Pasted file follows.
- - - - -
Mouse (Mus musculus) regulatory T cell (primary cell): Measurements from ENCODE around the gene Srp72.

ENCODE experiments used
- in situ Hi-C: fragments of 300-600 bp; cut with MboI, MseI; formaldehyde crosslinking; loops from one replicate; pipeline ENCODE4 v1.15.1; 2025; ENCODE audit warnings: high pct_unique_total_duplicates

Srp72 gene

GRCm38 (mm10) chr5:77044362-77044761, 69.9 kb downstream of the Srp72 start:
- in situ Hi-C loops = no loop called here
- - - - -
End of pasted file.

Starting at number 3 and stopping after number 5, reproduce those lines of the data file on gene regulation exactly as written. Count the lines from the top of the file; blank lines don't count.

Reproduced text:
- in situ Hi-C: fragments of 300-600 bp; cut with MboI, MseI; formaldehyde crosslinking; loops from one replicate; pipeline ENCODE4 v1.15.1; 2025; ENCODE audit warnings: high pct_unique_total_duplicates

Srp72 gene

GRCm38 (mm10) chr5:77044362-77044761, 69.9 kb downstream of the Srp72 start: